Sounds good in theory! Unfortunately, life does not always seem to fit so neatly within our postulates. For an example, a man is running at your young child with a cleaver in his hand and is screaming that he is going to kill that devil. How do you translate your theory in practice in that moment?
Speaking for myself of course, the simple answer is "the best I can." Maybe another way of looking at this in terms of absolutely peaceful efforts would be to change the situation to having one loved family member chasing after another with the cleaver. Or let's begin with an operating assumption that the attacker ingested something accidentally or is otherwise acting in a way that might be described as accidental.
The question then becomes one of means and ability. A lack of peace-based effort might induce us to simply blast that person when we might have just knocked him out or otherwise eluded him.
If someone were to try and kill my child I would easily want to defend my child and not so easily want to protect the attacker. This is pretty natural, and I think demonstrates a natural hierarchy of importance, but this is where the focused effort to be more peaceful comes in (i.e. training to be successful at peaceful behavior). Where possible (and recognized as such) acting with peace in mind means providing an opportunity for the attacker to learn from his mistakes.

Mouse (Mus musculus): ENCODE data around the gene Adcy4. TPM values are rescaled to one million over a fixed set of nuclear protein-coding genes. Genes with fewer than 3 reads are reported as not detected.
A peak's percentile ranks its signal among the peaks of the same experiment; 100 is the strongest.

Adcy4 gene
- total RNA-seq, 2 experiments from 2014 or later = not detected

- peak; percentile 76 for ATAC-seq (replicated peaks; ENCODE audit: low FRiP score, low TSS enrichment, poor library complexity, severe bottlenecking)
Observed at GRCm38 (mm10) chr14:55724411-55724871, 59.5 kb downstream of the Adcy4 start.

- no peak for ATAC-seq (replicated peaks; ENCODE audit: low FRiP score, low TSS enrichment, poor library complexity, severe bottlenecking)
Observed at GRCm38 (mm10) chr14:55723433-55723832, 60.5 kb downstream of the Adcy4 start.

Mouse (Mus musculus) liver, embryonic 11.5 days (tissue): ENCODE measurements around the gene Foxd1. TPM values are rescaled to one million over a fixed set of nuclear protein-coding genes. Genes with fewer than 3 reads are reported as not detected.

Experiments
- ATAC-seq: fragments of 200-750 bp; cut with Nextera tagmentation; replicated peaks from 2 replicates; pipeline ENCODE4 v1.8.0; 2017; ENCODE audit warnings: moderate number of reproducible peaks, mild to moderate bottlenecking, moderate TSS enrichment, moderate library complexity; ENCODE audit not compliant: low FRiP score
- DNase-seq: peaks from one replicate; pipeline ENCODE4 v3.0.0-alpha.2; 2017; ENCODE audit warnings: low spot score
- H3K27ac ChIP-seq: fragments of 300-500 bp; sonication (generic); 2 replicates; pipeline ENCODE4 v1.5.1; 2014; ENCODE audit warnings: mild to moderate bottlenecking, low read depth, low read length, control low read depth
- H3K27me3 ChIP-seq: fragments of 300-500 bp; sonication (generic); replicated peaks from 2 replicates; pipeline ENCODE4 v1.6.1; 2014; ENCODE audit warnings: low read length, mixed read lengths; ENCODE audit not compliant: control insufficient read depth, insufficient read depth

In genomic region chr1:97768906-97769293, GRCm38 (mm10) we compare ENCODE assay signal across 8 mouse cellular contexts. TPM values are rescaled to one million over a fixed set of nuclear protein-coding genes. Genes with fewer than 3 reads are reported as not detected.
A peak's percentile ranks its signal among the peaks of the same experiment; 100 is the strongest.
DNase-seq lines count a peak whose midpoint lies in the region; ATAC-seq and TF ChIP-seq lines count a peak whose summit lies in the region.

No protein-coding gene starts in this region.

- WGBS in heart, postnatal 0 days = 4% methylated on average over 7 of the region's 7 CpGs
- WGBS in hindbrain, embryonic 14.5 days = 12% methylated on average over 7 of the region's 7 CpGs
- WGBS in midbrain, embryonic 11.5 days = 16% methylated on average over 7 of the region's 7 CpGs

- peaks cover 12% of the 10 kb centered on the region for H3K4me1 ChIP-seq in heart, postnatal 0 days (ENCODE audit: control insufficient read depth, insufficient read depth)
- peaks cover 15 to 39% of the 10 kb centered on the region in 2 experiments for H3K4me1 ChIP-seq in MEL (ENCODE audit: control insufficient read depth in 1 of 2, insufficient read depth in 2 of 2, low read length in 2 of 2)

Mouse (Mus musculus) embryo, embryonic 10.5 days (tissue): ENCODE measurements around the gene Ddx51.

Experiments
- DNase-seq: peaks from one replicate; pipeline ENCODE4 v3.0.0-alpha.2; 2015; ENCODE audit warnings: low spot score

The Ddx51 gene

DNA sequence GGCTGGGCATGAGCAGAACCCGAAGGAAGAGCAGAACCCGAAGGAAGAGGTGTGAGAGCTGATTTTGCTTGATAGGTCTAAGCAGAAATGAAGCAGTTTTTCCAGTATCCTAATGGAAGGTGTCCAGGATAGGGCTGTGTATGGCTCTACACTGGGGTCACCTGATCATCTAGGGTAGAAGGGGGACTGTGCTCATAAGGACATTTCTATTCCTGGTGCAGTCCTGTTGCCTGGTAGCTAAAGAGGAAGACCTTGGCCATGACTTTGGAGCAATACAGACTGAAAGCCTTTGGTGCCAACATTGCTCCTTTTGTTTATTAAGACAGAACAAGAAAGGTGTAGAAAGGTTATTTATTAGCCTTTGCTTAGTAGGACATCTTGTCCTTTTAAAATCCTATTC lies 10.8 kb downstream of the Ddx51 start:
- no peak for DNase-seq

To my mind the practical side of this comes from the tendancy for people to listen to those they relate to; people who have been in similar situations. If I'm trying to convince a violent aggressive person to stop that behavior, I'm going to have less credibility than someone who also exhibited that behavior, but later chose more peaceful efforts. That's the "why" for me that justifies peaceful efforts in the light of extreme violence.